Envision, presented by the Birla Academy of Art and Culture between March 22 and April 27, featured both known and little-known artists, and in spite of the presence of much that has been seen before, some of the participants tried to be different. The first exhibits that caught one’s eye were the huge and spectacular pieces by Janak Jhankar Narzary. One was of flickering tongues of flames leaping high. The other, more eye-catching, one was a showy tropical bloom cut out of stainless steel. Both were spare and eschewed superfluities. They proved how size matters — sometimes.
Amitava Dhar’s work has always been close to abstract but there are undeniable suggestions of actual forms in his canvases. And this becomes clearer in his stark, almost monochromatic, paintings. His style has matured with age and now he is more self-assured. Drawing plays a big role in Samir Aich’s works. The palest of colours are suffused all over the large canvases and what really matters are clearly delineated lines suggestive of stalagmites.
Moved by the human condition in a globalized world, Prabhat Basu depicts the faces of oppressed men and women from all over the world. To drive home the point, the actual geographical locations of these scenes of distress are also indicated. But this adds up to very little, and is eminently forgettable.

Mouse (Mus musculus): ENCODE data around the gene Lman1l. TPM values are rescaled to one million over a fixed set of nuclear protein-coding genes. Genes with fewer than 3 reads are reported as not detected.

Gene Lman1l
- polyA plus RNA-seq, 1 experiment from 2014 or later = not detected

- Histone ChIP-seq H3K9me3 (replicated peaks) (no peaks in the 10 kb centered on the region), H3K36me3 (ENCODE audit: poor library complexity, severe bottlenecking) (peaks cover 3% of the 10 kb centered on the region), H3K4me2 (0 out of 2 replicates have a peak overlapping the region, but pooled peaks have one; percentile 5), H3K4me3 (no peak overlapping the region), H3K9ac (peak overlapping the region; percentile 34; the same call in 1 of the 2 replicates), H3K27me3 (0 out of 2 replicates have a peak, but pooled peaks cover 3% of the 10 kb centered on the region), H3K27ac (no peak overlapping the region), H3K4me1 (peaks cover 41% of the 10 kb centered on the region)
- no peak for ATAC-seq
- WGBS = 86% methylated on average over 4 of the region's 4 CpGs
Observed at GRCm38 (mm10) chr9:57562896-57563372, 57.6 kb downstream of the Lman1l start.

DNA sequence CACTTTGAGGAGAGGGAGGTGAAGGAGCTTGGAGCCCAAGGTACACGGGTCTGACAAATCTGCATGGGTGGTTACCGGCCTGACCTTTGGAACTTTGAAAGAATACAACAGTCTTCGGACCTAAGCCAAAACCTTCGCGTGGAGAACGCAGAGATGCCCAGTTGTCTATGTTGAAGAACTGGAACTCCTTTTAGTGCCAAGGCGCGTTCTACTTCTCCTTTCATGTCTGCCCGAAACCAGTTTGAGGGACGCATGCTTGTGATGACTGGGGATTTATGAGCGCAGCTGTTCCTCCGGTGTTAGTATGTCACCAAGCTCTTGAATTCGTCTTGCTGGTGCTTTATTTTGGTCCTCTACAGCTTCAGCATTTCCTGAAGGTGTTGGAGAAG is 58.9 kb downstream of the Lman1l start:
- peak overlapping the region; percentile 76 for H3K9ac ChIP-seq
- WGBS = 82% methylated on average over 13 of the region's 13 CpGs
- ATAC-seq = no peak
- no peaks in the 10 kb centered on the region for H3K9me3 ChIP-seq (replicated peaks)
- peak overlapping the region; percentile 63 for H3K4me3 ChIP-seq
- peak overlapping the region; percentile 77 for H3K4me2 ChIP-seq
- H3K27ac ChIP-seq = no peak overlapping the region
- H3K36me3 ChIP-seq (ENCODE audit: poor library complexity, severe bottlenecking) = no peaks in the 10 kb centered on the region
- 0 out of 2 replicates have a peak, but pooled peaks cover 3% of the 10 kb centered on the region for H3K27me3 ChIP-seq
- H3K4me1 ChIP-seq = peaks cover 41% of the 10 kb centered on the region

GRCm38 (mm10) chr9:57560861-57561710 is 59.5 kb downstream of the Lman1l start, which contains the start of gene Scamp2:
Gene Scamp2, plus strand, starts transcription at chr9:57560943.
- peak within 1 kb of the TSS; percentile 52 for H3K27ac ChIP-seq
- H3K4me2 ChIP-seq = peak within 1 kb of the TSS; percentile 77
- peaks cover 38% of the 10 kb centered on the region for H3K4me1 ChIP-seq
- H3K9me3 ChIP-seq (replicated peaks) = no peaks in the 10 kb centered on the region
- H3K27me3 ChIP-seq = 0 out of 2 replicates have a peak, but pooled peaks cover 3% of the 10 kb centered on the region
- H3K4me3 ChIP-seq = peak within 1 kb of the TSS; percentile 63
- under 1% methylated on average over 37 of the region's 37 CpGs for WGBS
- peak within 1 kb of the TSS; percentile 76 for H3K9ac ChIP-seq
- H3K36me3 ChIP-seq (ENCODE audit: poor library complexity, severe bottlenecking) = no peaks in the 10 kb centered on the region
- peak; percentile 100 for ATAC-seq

On the other hand, although it is clear that Sudeshna Haldar derived the distorted limbs of her figures from a certain contemporary master of Bengal, she creates forms her own way. She belongs to the younger group of artists, and she seems to have a mind of her own. However, senior artists like Chanchal Mukherjee and Hiran Mitra still have not turned their backs on their earlier practice, and this can be tiresome.
Diptish Ghosh Dastidar loves to create the illusion of human beings walking, driving a vehicle or whatever on a glass floor instead of the hard ground. Images such as these have been done to death. There is hardly any novelty in these gimmicks. Dark and brooding compositions inspired by modern cities have been the hallmark of Arindam Chatterjee’s works. Vaulting structures dominate the skyline in Chatterjee’s paintings. Although he is a competent draughtsman, his work lacks variety.
Tapas Biswas is among the more talented sculptors that Calcutta has produced in recent times. His work is delicate and elegant and reminds one of organic forms (picture). Of course, there is a direct reference to slender bamboo trees and their leaves. But it is the lilliputian figures which inhabit them that make them so fascinating. He seems to create a complete universe with his intricate bronze pieces. The other exhibits were mostly the outcome of very tired ideas.